The Water on Mars Vanished. This Might Be Where It Went.

The Water on Mars Vanished. This Might Be Where It Went.

The Water on Mars Vanished. This Might Be Where It Went.

The Water on Mars Vanished. This Might Be Where It Went.

“This means that Mars has been dry for quite a long time,” said Eva Scheller, a Caltech graduate student who was the lead author of the Science paper.

Today, there is still water equivalent to a global ocean 65 to 130 feet deep, but that is mostly frozen in the polar ice caps.

Planetary scientists have long marveled at ancient evidence of flowing water carved in the Martian surface — gigantic canyons, tendrils of winding river channels and deltas where the rivers disgorged sediments into lakes. NASA’s latest robotic Mars explorer, Perseverance, which landed last month in the Jezero crater, will be headed to a river delta at its edge in hopes of finding signs of past life.

Without a time machine, there is no way to observe directly how much water was on a younger Mars more than three billion years ago. But the hydrogen atoms floating today in the atmosphere of Mars preserve a ghostly hint of the ancient ocean.

On Earth, about one in 5,000 hydrogen atoms is a version known as deuterium that is twice as heavy because its nucleus contains both a neutron and a proton. (The nucleus of a common-variety hydrogen atom has only a proton, no neutrons.)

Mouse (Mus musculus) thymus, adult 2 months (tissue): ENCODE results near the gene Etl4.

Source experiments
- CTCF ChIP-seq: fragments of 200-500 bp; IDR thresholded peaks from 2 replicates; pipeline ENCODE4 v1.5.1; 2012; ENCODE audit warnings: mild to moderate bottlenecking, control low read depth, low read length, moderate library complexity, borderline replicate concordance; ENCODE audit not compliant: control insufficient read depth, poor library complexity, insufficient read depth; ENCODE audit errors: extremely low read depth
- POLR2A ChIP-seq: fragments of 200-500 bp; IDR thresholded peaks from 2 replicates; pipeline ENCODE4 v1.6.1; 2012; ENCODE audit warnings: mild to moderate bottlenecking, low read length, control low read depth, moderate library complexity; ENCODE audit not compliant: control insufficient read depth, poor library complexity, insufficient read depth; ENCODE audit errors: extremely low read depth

But on Mars, the concentration of deuterium is markedly higher, about one in 700. Scientists at the NASA Goddard Space Flight Center who reported this finding in 2015 said this could be used to calculate the amount of water Mars once had. Mars probably started with a similar ratio of deuterium to hydrogen as Earth, but the fraction of deuterium increased over time as the water evaporated and hydrogen was lost to space, because the heavier deuterium is less likely to escape the atmosphere.

The problem with that story, said Renyu Hu, a scientist at NASA’s Jet Propulsion Laboratory and another author of the current Science paper, is that Mars has not been losing hydrogen fast enough. Measurements by NASA’s Mars Atmosphere and Volatile Evolution orbiter, or MAVEN, have showed that the current rate, extrapolated over four billion years, “can only account for a small fraction of the water loss,” Dr. Hu said. “This is not enough to explain the great drying of Mars.”


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